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COVID-19 Tax Issues


FBT treatment of car benefits during COVID-19


The ATO has issued a fact sheet that provides guidance to employers for determining the fringe benefits tax (FBT) implications of cars garaged at the homes of employees during COVID-19.


Where an employer is using the operating cost (or log book) method to calculate the taxable value of car benefits, the ATO will accept that the employer isn’t holding a car for fringe benefits tax purposes where the car isn’t being driven at all, or is only being driven to keep the car in working order.


Accordingly, there will not be an FBT liability on the car during this time. However the employee would need to obtain odometer records in order to evidence this.


If the employer is using the statutory method to calculate the taxable value of car benefits, then a taxable benefit will generally arise on each day when the car is garaged at the employees home even if the employee does not use the car on that day. In other words, if employees are not using a car in the way that they usually would because of COVID-19 restrictions, there will still be an FBT liability on the car.


The fact sheet also states that a new log book could be completed for the FBT year ending 31 March 2021, even if the employer already has a valid log book for the car from an earlier FBT year. This could be beneficial when COVID-19 restrictions have caused a reduction in the private use of the car compared to the log book year.


However at the time the employer prepares the FBT return for the 2020-21 year, it will need to decide whether the information from the new 12-week log book is representative of the business use percentage for the full year, and if necessary adjust the percentage shown by the log book.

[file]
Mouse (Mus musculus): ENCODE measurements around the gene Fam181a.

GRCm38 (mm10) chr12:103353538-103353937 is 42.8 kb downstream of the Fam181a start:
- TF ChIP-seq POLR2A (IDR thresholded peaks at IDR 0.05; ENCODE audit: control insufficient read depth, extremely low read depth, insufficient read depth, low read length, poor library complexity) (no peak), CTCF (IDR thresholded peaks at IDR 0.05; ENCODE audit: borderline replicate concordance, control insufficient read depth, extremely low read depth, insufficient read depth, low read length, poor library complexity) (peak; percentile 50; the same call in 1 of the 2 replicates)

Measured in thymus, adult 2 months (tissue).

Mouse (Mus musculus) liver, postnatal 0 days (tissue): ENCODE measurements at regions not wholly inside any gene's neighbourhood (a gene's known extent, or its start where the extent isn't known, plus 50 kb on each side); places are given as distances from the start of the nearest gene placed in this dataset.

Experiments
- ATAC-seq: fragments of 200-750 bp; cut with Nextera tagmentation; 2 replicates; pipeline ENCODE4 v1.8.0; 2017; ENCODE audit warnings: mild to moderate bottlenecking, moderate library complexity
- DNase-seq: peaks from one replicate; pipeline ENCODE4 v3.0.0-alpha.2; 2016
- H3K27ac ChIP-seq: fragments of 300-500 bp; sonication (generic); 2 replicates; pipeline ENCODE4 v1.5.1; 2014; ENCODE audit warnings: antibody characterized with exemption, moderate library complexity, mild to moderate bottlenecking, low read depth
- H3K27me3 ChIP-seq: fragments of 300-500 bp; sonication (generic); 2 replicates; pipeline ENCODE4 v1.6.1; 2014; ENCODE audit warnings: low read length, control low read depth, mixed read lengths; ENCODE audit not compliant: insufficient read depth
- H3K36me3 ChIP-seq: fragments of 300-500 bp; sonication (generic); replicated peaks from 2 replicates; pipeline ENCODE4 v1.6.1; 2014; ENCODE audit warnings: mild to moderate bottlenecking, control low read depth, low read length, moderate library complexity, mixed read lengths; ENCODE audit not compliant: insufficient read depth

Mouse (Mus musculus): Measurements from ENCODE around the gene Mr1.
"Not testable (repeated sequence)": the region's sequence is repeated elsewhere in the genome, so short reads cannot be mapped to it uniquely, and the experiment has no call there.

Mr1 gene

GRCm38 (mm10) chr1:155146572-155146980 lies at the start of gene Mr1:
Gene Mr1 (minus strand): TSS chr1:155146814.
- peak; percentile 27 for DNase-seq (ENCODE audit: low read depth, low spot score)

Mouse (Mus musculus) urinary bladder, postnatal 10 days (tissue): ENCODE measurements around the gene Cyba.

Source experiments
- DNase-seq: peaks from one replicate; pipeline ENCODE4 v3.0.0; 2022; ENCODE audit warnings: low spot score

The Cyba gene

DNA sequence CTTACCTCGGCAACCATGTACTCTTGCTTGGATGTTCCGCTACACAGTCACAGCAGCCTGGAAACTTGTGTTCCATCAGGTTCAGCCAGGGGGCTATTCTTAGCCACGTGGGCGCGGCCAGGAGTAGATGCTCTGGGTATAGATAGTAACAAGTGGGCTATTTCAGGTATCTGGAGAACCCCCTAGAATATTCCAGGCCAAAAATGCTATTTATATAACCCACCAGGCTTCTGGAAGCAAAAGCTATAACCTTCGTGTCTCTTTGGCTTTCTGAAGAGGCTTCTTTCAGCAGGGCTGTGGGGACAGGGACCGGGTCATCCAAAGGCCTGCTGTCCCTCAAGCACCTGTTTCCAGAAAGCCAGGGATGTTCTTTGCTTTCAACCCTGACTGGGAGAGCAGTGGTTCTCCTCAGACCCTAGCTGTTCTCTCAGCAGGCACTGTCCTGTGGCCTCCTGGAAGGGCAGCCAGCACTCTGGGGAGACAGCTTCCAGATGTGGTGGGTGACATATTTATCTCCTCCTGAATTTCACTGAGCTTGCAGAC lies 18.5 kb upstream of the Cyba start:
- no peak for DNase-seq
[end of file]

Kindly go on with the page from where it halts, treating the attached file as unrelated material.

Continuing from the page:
COVID-19 early release of super extended to 31 December 2020


Pursuant to recent legislative amendments, individuals now have until 31 December 2020 (extended from 24 September) to access up to $10,000 of their superannuation under the compassionate ground of release that was introduced in response to the Coronavirus in April this year.


Individuals can only access this second amount where they meet the relevant requirements - Eligible individuals can apply directly to the ATO through the myGov website and certify that the eligibility criteria is satisfied.



JobKeeper 2.0 - changes to turnover tests


The extended JobKeeper scheme started on 28 September and is scheduled to end on 28 March 2021. Whilst the decline in turnover percentages have not changed, there has been a change in the way that turnover is measured - Businesses now have to apply the turnover tests in 2 phases.